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Adventist Mission

Urban Ministries Summit

Adventist leadership pledged to better connect with the more than 36 million people living in three of Central America's largest cities: Mexico City, Mexico; Bogota, Colombia; and Caracas, Venezuela.

by Libna Stevens

Seventh-day Adventist leadership pledged at the church’s first Urban Ministries Summit in Inter-America to better connect with the more than 36 million people living in three of the region’s largest cities: Mexico City, Mexico; Bogota, Colombia; and Caracas, Venezuela.

Experts from the world church’s Office of Adventist Mission and international authorities on urban evangelism met in Miami last week to train more than 100 church leaders from the Inter-American Division on best metropolitan ministry practices.

“Our intention for this summit is to equip church leaders with the knowledge and skills necessary for unique focus on the cities,” said Samuel Telemaque, Adventist Mission coordinator for the church in Inter-America.

Historically, the Adventist Church has focused its energy and resources on rural evangelism. But the challenge of urban ministry remains and must be addressed immediately, said Inter-American Division President Israel Leito.

Last year, Adventist world church President Ted N. C. Wilson first called on church leadership worldwide to prioritize outreach to urban centers, where half of the world’s population now lives.

“Instead of expecting them to come to us, we go to them like Jesus did.”

According to Leito, the division has already allotted special funds for urban ministry in Inter-America. He said funding is expected to continue as the church endeavors to reach secular, post-modern society with the Adventist message of hope.

For a church with more than 150 years of existence, “our methods have not been working in the large cities,” said Gary Krause, who directs Adventist Mission for the world church. Krause suggested that Adventist churches and institutions located in urban regions should serve as centers of influence in the community.

“Instead of expecting them to come to us, we go to them like Jesus did,” Krause said. “The church is not just a destination; the role of the church is to equip, train and empower its members to be in the community.”

Evangelism is not a spectator sport, Krause suggested. “Jesus mingled, showed sympathy. He ministered to needs, won confidence and bid people to follow Him,” he said, citing Christ’s example of evangelism as the only effective way of drawing people to the church.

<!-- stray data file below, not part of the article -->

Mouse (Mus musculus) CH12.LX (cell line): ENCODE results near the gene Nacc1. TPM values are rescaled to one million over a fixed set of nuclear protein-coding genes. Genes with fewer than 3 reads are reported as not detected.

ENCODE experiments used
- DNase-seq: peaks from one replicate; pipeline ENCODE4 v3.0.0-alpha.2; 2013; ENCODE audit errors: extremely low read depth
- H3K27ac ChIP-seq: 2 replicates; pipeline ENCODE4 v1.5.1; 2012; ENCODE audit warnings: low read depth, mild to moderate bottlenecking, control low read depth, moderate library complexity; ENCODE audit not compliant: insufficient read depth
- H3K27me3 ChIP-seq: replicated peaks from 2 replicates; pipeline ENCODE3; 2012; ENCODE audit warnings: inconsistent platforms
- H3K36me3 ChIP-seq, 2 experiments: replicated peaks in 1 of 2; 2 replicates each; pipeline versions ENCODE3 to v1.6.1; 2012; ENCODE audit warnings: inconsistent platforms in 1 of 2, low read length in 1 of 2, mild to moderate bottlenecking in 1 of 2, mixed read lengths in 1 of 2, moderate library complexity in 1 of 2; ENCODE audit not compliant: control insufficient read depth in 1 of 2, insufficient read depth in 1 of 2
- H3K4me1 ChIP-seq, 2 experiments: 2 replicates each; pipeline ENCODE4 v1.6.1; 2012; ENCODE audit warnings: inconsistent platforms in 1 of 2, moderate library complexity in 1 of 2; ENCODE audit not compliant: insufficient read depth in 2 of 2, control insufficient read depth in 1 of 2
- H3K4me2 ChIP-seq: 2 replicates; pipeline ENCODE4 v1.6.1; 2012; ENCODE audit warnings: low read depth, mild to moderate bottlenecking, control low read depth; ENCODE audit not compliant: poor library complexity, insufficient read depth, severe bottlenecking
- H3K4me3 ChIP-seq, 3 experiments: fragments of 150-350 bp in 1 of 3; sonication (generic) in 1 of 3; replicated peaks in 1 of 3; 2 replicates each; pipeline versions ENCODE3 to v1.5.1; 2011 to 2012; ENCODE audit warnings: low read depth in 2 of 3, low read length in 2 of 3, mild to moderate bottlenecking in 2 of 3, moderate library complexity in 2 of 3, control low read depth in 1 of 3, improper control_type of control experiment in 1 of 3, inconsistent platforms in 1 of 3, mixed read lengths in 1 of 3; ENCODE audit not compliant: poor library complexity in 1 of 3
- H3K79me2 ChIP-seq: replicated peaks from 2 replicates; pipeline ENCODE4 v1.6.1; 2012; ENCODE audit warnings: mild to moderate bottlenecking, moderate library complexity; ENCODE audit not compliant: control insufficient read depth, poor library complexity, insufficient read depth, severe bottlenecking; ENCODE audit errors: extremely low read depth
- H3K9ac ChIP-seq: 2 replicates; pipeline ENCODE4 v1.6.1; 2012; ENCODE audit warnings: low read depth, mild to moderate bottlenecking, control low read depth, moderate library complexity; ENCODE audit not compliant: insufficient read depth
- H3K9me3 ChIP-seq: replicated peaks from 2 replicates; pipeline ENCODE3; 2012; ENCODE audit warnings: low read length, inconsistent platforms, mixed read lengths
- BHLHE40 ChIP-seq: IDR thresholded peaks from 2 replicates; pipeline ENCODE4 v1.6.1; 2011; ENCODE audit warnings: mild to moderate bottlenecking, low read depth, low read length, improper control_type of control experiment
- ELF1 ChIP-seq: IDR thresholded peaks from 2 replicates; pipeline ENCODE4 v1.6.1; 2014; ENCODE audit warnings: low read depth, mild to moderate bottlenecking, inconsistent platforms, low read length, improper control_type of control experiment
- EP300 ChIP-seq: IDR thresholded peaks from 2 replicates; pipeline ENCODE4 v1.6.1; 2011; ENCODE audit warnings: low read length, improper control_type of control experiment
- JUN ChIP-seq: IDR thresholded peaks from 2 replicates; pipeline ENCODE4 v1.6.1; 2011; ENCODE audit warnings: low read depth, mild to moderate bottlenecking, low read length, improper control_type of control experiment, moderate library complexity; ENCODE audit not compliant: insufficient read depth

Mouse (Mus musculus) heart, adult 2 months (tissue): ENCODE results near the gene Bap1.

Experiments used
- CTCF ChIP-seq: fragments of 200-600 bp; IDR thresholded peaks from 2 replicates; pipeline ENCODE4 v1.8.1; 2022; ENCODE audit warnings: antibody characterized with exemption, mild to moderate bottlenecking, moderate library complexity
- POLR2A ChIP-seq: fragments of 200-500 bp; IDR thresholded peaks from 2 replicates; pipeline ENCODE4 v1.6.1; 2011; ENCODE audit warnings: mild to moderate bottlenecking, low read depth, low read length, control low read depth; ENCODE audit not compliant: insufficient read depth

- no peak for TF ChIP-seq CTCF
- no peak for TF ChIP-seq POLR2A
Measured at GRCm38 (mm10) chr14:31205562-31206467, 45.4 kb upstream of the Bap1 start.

Participating in marathons, health summits and urban evangelism series have connected with residents of Bogota, Colombia over the past several years, church leaders from the region said.

In Caracas, Venezuela, one Adventist outreach group performs cultural presentations in plazas across the city. Other ministry teams reached the community through health outreach, a church planting movement and even a vegetarian restaurant.

Learning a region’s culture can also help evangelists reach urban communities, said Samuel Wang, associate director for the Center for East Asian Religions and Traditions. Wang spoke to a group of pastors from Venezuela on reaching the more than 1 million Chinese living in the country. He advised pastors to learn the Chinese culture. Knowing that the Chinese value family life and a healthy lifestyle can help pastors cater their ministry, he said.

Still, challenges persist across the region. Tomas Torres, president of the church in Central Mexico, said he is reminded of the difficulty of reaching secular, post-modern society every day as he heads to work in Mexico City.

With more than 20 million people and a ratio of one Adventist per 575 people, the task is huge, he said. Yet Torres said the church in Mexico City has endeavored to strengthen its leadership and membership by training them before they venture out to minister.

Kleber Goncalves, director of the denomination’s Center for Secular and Post-Christian Mission (formerly the Center for Secular and Postmodern Studies), agreed with this focus on training.

“Working with the postmodern person is not a job for just any person or pastor,” he said. “Pastors must be well trained in this area because it is in a different context and it does not happen overnight.”

Training is just what Josney Rodriguez, president of the church in East Venezuela, is excited about. He has already lined up Goncalves this year to train a special group of pastors who will head up urban ministries in Caracas.

So far, more than 10,000 active church members have been recruited to impact their communities in Caracas, and additional training will follow, Rodriguez said.

Ultimately, the goal is connecting with the community, said Rick McEdward, Global Mission director for the Adventist world church. “We need to be creative with the proclamation of the gospel. It’s about seeking to reach outside of our comfort area,” he said.

Krause encouraged summit attendees to challenge local leadership to commit to identifying the needs of the community. Then, local leaders should join forces with church ministries to ensure that centers of influence are created within each urban community.

“Those churches involved in the community are the ones that are growing and in contact with the world,” Krause said.